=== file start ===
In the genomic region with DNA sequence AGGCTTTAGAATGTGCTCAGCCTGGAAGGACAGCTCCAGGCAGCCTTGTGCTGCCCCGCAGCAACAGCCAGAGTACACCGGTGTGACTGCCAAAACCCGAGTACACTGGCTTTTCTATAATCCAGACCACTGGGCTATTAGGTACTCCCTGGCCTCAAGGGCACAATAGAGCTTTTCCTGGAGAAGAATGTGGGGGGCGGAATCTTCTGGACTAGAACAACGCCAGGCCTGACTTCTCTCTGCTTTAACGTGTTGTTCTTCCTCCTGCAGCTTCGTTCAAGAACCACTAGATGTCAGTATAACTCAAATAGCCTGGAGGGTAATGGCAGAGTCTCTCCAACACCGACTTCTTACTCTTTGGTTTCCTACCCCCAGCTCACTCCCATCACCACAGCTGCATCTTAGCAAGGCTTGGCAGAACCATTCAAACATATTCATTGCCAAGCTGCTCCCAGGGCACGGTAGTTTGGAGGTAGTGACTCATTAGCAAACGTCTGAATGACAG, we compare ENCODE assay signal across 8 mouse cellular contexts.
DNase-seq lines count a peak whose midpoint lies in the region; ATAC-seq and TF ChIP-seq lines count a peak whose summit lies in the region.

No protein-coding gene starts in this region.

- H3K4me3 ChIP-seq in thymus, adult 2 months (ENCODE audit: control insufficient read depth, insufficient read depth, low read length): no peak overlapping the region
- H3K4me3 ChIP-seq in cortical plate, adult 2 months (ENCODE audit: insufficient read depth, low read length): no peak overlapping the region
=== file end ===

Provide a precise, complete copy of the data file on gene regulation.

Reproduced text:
In the genomic region with DNA sequence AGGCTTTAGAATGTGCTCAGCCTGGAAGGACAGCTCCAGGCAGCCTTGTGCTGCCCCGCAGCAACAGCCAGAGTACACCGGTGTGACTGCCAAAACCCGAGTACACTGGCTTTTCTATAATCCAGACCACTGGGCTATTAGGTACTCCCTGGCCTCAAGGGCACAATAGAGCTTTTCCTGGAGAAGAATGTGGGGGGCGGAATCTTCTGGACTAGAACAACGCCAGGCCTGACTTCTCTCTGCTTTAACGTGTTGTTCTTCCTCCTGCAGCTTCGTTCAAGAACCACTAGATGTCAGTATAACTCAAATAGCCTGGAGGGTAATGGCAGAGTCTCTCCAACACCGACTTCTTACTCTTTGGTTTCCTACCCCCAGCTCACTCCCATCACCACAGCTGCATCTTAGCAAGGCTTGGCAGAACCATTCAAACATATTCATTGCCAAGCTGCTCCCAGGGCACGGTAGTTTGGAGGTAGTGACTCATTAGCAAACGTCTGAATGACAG, we compare ENCODE assay signal across 8 mouse cellular contexts.
DNase-seq lines count a peak whose midpoint lies in the region; ATAC-seq and TF ChIP-seq lines count a peak whose summit lies in the region.

No protein-coding gene starts in this region.

- H3K4me3 ChIP-seq in thymus, adult 2 months (ENCODE audit: control insufficient read depth, insufficient read depth, low read length): no peak overlapping the region
- H3K4me3 ChIP-seq in cortical plate, adult 2 months (ENCODE audit: insufficient read depth, low read length): no peak overlapping the region